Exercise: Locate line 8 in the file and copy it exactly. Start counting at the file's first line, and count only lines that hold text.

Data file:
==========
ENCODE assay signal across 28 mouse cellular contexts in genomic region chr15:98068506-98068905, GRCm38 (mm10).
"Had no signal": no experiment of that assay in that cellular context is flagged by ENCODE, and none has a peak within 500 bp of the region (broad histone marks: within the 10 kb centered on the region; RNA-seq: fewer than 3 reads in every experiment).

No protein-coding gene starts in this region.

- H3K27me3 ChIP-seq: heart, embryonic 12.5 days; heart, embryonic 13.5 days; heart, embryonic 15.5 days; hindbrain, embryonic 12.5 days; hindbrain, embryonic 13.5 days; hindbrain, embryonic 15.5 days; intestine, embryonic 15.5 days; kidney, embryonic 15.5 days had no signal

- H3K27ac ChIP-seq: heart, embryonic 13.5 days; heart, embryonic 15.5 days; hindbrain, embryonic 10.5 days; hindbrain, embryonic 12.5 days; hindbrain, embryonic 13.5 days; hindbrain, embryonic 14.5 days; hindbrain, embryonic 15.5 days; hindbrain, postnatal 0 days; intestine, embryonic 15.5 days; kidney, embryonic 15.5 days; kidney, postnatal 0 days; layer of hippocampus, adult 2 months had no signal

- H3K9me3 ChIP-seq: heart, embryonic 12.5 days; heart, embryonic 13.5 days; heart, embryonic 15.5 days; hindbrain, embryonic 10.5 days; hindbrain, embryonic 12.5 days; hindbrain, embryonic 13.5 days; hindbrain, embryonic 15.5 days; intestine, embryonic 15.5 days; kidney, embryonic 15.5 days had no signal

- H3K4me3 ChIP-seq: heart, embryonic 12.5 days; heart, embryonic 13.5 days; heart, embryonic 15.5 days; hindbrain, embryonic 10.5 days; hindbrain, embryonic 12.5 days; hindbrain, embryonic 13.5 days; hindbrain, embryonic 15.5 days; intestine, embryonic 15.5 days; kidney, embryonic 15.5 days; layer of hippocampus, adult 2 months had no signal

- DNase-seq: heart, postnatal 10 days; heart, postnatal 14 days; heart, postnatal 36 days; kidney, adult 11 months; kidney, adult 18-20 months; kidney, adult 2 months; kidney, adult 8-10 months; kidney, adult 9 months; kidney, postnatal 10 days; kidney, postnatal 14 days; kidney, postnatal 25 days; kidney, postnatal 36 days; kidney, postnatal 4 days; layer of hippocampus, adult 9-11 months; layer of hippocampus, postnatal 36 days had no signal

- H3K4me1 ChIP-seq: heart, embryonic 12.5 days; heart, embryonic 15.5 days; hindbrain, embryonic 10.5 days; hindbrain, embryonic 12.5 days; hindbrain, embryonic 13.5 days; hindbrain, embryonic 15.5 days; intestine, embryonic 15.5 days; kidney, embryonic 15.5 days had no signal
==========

- DNase-seq: heart, postnatal 10 days; heart, postnatal 14 days; heart, postnatal 36 days; kidney, adult 11 months; kidney, adult 18-20 months; kidney, adult 2 months; kidney, adult 8-10 months; kidney, adult 9 months; kidney, postnatal 10 days; kidney, postnatal 14 days; kidney, postnatal 25 days; kidney, postnatal 36 days; kidney, postnatal 4 days; layer of hippocampus, adult 9-11 months; layer of hippocampus, postnatal 36 days had no signal